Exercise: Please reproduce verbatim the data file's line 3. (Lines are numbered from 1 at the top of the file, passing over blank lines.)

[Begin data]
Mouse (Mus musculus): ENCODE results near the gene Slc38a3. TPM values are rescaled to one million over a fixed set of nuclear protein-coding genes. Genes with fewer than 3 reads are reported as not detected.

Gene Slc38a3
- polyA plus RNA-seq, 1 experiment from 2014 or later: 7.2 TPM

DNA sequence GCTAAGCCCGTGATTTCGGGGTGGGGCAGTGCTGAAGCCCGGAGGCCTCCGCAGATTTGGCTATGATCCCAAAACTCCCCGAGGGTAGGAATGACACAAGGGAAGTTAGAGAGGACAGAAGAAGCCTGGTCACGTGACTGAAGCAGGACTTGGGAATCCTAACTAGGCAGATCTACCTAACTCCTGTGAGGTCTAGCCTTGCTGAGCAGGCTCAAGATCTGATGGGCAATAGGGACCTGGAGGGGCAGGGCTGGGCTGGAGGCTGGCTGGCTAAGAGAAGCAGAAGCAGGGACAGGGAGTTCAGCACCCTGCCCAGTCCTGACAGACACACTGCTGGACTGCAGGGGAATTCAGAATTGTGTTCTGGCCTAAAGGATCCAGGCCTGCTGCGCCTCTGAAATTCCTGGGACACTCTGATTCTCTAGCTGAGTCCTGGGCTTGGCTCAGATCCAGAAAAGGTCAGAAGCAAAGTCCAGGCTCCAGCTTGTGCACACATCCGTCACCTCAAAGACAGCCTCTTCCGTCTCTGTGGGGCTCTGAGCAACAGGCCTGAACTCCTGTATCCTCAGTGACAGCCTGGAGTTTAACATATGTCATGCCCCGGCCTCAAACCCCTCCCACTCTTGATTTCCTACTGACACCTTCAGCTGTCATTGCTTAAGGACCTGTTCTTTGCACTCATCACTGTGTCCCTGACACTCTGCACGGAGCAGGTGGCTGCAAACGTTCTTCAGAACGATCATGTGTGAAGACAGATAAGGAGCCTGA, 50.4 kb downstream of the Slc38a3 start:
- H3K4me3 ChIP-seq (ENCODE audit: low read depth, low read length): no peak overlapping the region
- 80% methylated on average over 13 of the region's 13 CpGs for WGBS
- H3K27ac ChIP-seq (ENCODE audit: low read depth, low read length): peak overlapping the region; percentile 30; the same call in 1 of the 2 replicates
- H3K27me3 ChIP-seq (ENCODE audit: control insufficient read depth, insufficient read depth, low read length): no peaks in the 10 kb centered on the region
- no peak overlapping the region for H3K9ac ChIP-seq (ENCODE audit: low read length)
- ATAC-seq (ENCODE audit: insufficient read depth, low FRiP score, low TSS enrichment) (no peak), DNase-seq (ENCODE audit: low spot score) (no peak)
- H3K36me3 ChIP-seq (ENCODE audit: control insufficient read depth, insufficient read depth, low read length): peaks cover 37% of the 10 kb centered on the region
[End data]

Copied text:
- polyA plus RNA-seq, 1 experiment from 2014 or later: 7.2 TPM